I love Tableau and I articulate that love through consulting, training, evangelizing, and blogging.

But there are some things about the product that just drive me nuts.

Here’s a flaw that’s been in the software since at least version 2.0 that I know has tripped up EVERYONE that uses Tableau.

And just what is this problem?

This incredibly intelligent product with so much built-in smarts becomes positively brain-dead when you click File | Save as.  Specifically, when you attempt to save a workbook under a new name, Tableau saves the file into whatever fold from which you just opened a file, not the folder where the previous version of the file was saved.  Let me illustrate.

Let’s say I have two customers, Coke and Pepsi, and I’m currently working with a workbook called SodaWorkbook_Coke.twbx that is saved in the Coke folder.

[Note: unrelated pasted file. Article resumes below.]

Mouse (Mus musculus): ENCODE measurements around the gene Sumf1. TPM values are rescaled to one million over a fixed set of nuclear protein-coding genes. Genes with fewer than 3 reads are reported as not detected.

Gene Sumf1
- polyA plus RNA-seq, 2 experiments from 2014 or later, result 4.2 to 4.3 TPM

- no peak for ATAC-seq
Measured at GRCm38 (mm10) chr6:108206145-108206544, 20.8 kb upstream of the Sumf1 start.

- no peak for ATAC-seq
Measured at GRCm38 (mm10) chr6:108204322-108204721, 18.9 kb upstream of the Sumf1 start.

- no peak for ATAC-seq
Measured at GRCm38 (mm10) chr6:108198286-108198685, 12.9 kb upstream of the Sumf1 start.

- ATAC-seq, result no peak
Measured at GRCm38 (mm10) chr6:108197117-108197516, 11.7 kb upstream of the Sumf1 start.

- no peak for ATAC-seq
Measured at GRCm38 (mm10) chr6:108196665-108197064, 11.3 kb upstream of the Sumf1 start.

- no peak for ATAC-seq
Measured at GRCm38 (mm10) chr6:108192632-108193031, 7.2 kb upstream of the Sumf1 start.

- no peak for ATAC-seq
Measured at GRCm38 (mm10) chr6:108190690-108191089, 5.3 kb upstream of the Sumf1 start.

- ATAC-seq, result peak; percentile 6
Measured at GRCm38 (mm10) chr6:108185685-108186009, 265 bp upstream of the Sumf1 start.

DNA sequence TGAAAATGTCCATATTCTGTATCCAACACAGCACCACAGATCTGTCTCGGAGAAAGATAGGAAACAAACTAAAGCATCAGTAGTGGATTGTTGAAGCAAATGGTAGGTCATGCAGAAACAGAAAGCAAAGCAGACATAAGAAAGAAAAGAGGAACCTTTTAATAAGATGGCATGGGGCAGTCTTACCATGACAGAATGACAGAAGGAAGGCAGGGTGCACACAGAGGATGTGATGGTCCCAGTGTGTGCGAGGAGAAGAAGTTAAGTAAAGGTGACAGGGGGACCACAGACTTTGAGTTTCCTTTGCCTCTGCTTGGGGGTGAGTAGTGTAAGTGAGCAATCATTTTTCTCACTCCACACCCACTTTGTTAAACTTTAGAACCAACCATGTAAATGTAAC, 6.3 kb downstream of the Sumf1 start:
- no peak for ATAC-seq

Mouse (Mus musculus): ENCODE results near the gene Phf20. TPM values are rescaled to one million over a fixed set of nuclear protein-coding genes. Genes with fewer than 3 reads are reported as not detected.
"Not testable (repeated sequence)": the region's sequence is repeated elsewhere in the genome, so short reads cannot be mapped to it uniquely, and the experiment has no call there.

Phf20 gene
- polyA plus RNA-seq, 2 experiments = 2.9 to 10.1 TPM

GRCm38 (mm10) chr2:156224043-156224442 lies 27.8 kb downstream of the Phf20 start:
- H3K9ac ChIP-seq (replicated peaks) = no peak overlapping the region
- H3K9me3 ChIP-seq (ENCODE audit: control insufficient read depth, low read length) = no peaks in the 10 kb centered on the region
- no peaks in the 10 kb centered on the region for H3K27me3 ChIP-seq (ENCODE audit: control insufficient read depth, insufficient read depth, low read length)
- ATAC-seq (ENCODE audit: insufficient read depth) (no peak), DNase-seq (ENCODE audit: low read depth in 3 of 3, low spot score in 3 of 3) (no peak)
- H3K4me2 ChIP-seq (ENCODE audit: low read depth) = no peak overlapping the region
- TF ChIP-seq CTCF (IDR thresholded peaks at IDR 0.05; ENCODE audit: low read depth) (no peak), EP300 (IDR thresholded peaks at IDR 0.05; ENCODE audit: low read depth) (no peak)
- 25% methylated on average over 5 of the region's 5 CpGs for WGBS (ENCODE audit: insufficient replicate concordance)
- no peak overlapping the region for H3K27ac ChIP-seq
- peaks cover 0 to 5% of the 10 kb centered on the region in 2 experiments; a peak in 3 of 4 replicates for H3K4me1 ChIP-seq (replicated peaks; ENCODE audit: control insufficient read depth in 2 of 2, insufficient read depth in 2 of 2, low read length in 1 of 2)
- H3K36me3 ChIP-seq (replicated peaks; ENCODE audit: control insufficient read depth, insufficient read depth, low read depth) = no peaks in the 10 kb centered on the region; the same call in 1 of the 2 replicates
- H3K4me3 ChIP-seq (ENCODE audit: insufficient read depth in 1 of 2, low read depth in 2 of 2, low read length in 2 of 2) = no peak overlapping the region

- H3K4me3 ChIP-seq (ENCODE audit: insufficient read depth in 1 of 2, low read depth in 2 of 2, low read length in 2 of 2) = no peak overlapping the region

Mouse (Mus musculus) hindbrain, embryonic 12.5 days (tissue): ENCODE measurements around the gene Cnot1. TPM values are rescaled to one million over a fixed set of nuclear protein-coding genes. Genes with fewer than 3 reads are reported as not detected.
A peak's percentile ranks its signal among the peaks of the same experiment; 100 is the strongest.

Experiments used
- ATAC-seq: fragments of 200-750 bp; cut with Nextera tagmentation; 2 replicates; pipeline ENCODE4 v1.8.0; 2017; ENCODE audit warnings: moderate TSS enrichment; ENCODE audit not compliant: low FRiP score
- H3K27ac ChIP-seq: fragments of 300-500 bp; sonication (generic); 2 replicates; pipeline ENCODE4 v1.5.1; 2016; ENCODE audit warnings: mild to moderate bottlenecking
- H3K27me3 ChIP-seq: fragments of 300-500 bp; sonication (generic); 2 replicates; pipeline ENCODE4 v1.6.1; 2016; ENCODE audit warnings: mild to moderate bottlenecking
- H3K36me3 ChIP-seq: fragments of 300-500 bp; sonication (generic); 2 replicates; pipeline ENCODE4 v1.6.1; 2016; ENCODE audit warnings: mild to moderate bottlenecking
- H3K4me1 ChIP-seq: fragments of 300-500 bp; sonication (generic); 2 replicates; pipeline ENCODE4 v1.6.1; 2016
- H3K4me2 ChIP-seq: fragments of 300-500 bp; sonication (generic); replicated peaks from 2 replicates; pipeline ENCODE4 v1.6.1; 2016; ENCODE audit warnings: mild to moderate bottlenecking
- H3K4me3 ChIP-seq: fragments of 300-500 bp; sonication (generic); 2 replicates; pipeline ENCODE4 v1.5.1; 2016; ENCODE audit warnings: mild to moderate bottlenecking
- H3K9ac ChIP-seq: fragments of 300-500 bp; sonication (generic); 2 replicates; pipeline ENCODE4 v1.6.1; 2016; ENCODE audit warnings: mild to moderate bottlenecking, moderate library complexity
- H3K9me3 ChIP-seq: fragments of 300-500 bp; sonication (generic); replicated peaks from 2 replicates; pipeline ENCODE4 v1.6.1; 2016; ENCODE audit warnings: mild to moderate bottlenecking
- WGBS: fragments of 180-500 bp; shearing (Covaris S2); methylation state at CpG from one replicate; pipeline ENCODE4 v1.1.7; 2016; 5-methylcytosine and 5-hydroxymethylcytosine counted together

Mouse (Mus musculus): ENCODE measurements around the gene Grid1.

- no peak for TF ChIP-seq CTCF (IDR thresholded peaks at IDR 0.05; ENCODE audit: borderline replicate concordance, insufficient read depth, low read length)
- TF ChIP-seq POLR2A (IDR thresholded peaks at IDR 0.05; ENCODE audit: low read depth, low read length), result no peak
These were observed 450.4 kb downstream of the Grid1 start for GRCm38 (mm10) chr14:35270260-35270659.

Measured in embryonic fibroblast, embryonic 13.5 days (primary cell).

A file saved in the Coke folder

Now let’s say I want to look at something that is in another workbook and that workbook is in a different folder, so I open that workbook from the other folder, in this case the Pepsi folder.

Open a file from a different folder, in this case the Pepsi folder

Open a file from a different folder, in this case the Pepsi folder

Now let’s go back to the first file and perform some low-tech version control; specifically, saving the file under the name SodaWorkbook_Coke_B.twbx.


Doh! The file gets saved into the wrong folder!

Unless I override Tableau, Tableau will save the Coke file to the Pepsi folder.


As you may have gathered, I’ve been using Tableau for a long time and have gotten used to this “ill-behaved-Windows-application” anomaly.  There have been occasions, however, that I’ve forgotten about this “gotcha” and I now have random files littered across myriad folders because when it comes to saving files I had expected Tableau to behave like EVERY OTHER WINDOWS APPLICATION ON THE PLANET !

(Oops, caps lock problem… my bad.)

This issue seems so fundamental.  Why the delay in fixing it?

Want to see this fixed?  Chime in at http://community.tableausoftware.com/ideas/2036